Question In the past decades, the tall native invasive grass, Elytrigia atherica, has been increasing in frequency and dominance on salt marshes along the Wadden Sea coast. Is this rapid expansion an outcome of natural succession or is it driven by anthropogenic eutrophication resulting from atmospheric deposition? Location Salt marshes on four back-barrier islands, Wadden Sea on the coast of the Netherlands and Germany. Methods We used a combination of time series of vegetation maps and chronosequence data of four naturally developed salt marshes to address our questions. These salt marshes have not been grazed by livestock or subject to other management regimes. By comparing development within and between four different salt marshes, we were able to study the spatial and temporal dynamics of the community dominated by E. atherica on natural salt marshes. Results The expansion rate of the E. atherica community was highest on young salt marshes (up to 30yr old) with vertical accretion rates of 0.35cm center dot yr1. The rate of expansion decreased on older marshes and the direction reversed, becoming negative, on the oldest marshes (around 90yr old), which have no vertical accretion and are under waterlogged conditions. Conclusions The expansion of E. atherica on natural, back-barrier islands along the Wadden Sea coast is more influenced by the age of the salt marsh and patterns in vertical accretion of soil than by uniformly spread atmospheric deposition.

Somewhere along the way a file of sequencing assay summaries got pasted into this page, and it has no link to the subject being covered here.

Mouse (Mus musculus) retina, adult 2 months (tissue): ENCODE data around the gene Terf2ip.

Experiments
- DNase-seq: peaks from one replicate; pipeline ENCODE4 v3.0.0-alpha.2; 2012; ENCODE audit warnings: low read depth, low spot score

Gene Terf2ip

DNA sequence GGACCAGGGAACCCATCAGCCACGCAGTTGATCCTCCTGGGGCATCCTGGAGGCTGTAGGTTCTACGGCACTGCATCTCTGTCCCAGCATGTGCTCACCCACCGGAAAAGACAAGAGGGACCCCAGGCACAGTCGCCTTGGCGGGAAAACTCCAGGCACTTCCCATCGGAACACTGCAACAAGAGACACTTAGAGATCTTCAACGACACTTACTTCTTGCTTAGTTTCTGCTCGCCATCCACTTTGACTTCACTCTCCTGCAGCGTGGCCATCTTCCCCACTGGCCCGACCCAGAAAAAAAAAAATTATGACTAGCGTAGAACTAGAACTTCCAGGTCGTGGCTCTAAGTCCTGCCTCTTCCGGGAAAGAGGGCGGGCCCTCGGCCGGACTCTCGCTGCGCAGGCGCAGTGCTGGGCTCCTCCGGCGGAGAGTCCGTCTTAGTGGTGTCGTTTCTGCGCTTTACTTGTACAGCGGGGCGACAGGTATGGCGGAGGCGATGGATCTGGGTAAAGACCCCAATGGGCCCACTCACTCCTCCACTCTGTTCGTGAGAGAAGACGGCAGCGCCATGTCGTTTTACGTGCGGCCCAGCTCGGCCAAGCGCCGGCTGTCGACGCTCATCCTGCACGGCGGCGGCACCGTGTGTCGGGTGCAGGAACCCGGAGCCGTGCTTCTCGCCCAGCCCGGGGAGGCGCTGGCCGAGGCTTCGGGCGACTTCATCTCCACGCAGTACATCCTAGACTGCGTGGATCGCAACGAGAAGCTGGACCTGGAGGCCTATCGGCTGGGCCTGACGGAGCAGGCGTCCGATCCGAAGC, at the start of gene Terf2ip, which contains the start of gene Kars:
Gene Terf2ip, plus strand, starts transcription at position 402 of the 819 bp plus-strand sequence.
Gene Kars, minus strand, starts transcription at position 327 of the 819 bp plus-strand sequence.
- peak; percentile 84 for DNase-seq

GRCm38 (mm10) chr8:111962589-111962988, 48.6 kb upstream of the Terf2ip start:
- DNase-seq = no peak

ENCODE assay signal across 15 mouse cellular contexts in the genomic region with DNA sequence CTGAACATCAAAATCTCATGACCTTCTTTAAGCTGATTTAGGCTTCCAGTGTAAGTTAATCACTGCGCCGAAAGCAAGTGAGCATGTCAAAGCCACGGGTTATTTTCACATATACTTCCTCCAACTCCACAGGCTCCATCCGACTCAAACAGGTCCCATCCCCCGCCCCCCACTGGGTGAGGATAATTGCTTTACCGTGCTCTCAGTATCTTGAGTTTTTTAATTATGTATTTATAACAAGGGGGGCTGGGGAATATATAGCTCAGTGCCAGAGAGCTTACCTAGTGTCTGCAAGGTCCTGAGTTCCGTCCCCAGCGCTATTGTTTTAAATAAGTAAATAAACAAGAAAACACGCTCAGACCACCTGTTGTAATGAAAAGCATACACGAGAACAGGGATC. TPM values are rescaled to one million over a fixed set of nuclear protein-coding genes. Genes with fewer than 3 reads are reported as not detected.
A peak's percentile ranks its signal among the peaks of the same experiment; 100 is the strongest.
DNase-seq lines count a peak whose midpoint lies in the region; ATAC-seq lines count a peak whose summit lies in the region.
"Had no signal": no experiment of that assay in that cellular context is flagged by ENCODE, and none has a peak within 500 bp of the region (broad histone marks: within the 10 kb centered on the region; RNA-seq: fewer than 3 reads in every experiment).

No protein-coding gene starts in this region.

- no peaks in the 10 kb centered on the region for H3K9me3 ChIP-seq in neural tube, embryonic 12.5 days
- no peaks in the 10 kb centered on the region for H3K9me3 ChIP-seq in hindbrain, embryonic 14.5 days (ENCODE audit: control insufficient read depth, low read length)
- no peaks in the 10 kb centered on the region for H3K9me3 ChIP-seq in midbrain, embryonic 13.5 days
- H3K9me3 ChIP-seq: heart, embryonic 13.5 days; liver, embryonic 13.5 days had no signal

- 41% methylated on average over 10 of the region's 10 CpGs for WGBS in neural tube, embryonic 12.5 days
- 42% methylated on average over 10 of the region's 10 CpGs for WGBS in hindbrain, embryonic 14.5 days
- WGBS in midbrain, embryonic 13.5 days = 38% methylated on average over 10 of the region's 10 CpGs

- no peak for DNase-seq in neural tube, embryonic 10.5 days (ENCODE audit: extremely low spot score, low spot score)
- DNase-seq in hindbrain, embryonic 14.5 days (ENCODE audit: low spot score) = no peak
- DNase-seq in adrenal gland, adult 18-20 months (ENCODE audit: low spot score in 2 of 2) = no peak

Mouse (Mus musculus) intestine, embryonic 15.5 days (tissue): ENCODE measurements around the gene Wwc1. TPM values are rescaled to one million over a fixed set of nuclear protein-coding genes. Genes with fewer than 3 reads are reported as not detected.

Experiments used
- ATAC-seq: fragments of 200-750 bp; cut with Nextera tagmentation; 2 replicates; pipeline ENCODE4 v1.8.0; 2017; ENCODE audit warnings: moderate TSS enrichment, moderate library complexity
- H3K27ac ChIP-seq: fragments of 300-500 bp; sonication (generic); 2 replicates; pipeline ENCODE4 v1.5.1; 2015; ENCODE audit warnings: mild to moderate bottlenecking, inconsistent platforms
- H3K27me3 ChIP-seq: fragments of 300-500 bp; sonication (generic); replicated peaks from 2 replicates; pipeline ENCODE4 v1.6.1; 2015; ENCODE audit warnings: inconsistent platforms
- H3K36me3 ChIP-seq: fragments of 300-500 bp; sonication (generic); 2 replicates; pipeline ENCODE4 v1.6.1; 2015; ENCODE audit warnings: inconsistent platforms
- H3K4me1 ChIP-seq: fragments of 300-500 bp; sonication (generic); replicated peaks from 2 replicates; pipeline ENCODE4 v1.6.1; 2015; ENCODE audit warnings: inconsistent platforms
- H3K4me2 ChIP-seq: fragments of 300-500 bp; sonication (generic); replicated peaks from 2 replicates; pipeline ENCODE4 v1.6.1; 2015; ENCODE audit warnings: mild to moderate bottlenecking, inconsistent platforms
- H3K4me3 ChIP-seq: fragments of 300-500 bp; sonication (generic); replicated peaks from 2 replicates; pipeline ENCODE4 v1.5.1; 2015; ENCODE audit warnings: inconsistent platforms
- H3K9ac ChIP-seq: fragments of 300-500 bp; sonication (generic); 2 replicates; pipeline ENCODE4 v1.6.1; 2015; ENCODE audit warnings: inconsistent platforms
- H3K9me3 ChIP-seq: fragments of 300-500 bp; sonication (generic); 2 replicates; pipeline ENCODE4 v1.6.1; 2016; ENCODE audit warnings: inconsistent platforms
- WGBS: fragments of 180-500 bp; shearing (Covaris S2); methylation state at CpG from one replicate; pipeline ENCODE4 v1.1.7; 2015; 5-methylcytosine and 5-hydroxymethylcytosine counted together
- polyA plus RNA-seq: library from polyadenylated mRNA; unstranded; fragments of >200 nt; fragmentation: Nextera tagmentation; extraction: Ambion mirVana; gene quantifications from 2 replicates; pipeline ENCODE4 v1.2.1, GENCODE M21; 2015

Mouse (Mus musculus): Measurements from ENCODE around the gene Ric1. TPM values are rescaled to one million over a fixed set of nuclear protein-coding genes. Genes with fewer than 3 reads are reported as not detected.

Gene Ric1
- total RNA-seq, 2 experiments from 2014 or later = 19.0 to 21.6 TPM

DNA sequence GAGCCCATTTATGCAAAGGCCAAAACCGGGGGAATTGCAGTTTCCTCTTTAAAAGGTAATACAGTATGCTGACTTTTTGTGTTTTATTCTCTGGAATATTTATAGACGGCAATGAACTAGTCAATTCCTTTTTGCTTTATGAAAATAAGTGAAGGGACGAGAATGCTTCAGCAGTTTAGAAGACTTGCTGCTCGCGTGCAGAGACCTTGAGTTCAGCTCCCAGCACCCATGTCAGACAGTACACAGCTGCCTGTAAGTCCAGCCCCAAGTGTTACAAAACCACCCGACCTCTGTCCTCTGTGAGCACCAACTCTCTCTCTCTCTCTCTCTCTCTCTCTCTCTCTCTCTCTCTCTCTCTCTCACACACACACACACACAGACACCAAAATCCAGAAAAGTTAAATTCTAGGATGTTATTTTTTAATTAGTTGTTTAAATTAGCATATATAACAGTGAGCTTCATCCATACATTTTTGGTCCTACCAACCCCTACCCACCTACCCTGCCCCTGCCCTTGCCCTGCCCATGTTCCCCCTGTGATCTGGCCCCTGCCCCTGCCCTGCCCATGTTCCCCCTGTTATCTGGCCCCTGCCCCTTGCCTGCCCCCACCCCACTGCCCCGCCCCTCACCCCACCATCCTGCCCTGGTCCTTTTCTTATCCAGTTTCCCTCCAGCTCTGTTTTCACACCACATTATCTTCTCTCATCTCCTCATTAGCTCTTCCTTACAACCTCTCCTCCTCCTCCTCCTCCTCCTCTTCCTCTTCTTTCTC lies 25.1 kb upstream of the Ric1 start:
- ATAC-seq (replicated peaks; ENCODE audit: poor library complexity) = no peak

There are no comments yet. You can post the first one!
Post a comment
Please log in to use this service. Login as Wageningen University & Research user or guest user in upper right hand corner of this page.